Developing countries have tended to focus on disaster relief and rehabilitation at the expense of strategies to prevent or mitigate effects of disasters in the first place. To a politician, the political payout from handing out relief materials to the disaster affected appears greater than investing in a national early warning system that may not yield any political reward during his/her tenure. Political expediency coupled with a mix of fatalism, laziness to undertake the hardwork required to implement mitigation/prevention strategies, low valued assigned to human life in developing countries have all contributed to the callous acceptance of natural disasters as a “fact of life.” Hence, the allusion to a “paradigm shift” referred to by the Indian minister, hopefully marks a policy shift rather than just a rhetorical one.
India, others work on region’s first disaster management policy
The Hindu, August 22, 2006
New Delhi, Aug 22. (PTI): India and seven other South Asian countries, which bore the brunt of nature’s fury in an unimaginable proportion in the recent past, came together here on Monday to work on a first-ever policy on disaster management and identify gaps in the existing infrastructure.
The two-day ‘South Asia Policy Dialogue’, organised the National Institute of Disaster Management (NIDM) in collaboration with UNDP, comes in the backdrop of the havoc caused by earthquakes and tsunamis that struck the nations in the region.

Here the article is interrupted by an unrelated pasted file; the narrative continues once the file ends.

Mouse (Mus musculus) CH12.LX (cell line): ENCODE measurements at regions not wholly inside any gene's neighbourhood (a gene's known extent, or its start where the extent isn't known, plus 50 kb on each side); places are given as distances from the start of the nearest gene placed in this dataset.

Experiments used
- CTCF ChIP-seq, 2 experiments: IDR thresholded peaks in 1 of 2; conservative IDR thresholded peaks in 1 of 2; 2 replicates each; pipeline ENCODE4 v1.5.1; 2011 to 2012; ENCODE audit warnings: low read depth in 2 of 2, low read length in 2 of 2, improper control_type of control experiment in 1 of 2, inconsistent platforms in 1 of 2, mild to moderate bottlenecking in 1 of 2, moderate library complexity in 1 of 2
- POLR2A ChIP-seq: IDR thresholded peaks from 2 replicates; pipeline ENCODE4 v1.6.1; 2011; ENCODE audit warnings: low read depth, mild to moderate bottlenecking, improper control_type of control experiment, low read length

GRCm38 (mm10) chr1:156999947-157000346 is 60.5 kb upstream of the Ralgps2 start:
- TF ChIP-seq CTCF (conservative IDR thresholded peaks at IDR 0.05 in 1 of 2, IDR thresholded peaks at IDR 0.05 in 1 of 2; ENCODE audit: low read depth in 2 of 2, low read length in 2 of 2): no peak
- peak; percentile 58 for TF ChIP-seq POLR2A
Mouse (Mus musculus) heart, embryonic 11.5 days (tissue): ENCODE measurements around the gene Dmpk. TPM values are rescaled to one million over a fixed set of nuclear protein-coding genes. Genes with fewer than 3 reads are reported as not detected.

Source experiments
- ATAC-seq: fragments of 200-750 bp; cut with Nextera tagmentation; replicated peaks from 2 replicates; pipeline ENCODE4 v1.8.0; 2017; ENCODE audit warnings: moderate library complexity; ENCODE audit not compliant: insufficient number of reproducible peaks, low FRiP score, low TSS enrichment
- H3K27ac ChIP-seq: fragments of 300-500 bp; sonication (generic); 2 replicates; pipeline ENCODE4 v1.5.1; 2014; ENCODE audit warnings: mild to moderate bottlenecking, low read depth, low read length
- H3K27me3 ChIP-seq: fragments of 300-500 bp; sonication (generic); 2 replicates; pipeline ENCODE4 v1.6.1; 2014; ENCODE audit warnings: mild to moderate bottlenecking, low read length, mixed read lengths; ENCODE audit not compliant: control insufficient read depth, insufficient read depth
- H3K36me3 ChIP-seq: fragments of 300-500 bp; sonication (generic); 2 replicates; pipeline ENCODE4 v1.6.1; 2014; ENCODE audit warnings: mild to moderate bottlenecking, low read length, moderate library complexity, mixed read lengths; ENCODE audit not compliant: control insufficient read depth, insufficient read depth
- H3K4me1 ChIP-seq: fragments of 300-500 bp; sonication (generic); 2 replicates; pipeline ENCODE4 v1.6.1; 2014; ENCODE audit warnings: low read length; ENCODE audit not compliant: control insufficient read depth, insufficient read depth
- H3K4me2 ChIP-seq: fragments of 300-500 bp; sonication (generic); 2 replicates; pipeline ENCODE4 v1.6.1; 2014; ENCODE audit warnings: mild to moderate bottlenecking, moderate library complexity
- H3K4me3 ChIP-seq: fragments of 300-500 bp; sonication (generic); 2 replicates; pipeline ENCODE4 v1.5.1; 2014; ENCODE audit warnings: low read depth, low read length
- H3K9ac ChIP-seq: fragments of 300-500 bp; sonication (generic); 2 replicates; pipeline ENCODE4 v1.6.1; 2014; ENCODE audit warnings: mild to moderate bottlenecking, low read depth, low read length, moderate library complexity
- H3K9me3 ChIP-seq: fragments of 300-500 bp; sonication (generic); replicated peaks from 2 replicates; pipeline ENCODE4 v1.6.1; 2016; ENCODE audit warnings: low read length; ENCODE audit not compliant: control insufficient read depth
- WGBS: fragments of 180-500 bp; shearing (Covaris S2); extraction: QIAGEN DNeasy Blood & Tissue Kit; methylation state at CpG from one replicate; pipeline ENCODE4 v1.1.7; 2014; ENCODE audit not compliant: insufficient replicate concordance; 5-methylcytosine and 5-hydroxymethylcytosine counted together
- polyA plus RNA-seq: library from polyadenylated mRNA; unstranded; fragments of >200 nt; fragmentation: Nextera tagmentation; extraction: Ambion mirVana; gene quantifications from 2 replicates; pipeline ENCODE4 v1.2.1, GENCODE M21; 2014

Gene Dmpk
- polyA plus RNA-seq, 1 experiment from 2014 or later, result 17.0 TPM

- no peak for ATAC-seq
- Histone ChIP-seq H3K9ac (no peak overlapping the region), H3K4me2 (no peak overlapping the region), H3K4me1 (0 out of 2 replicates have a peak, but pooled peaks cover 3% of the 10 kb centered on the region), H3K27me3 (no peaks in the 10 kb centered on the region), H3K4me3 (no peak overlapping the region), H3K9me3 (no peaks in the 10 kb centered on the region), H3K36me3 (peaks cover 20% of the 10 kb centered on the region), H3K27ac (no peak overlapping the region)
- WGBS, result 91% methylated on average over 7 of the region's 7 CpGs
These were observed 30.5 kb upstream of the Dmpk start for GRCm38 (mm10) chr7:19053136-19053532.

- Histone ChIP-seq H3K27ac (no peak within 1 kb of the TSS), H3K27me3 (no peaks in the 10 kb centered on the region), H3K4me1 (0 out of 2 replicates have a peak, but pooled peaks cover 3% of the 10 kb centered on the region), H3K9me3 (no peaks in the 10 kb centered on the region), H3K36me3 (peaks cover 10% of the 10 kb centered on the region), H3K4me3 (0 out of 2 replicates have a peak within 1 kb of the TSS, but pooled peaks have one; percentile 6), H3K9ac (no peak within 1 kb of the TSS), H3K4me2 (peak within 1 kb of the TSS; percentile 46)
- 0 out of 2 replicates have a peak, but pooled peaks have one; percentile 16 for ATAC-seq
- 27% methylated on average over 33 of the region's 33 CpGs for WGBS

Inaugurating the conference, Union Home Minister Shivraj Patil said, “Now, things are beginning to change fast. There is a paradigm shift from the past, where relief and rehabilitation were prominent, to a holistic approach which includes prevention, mitigation, relief and rehabilitaiton.”
“The role of the Government is fast changing from just providing exgratia to the survivors to a concerted effort to prevent the disaster,” he said.
Higlighting the need for a comprehensive disaster risk reduction system, Patil said India was losing two per cent of the GDP every year due to natural disasters “When the country was not able to spend so much money for public health”.
He said the challenge faced by the South Asian nations will be to fetch “desired results” from the disaster management related policies.
Besides India, Government officials and NGOs from Afghanistan, Bangladesh, Bhutan, Maldives, Nepal, Pakistan and Sri Lanka are particiapting in the conference.
Delivering the keynote address, TERI Director General R K Pachauri said the region faces an enhanced risk of natural diasters due to increasing population and climatic changes.
The region should play an active role in the mitigation of green house emissions and called for a collaborative research by the South Asian countries on climatic changes, he said.
The conference will be deliberating on the current status and future possibilities of community-based disaster risk mitigation practices.
It is also expected to prepare a roadmap for risk reduction, NIDM Executive Director P G Dhar Chakrabarti said.
In December 2004, the Asian tsunami had hit Sri Lanka, India, the Maldives, Indonesia and Thailand causing immense devastation and killing thousands.
A devastating earthquake in October 2005 had rocked Pakistan and India, killing at least 75,000 people and rendering three million homeless in the Kashmir region alone.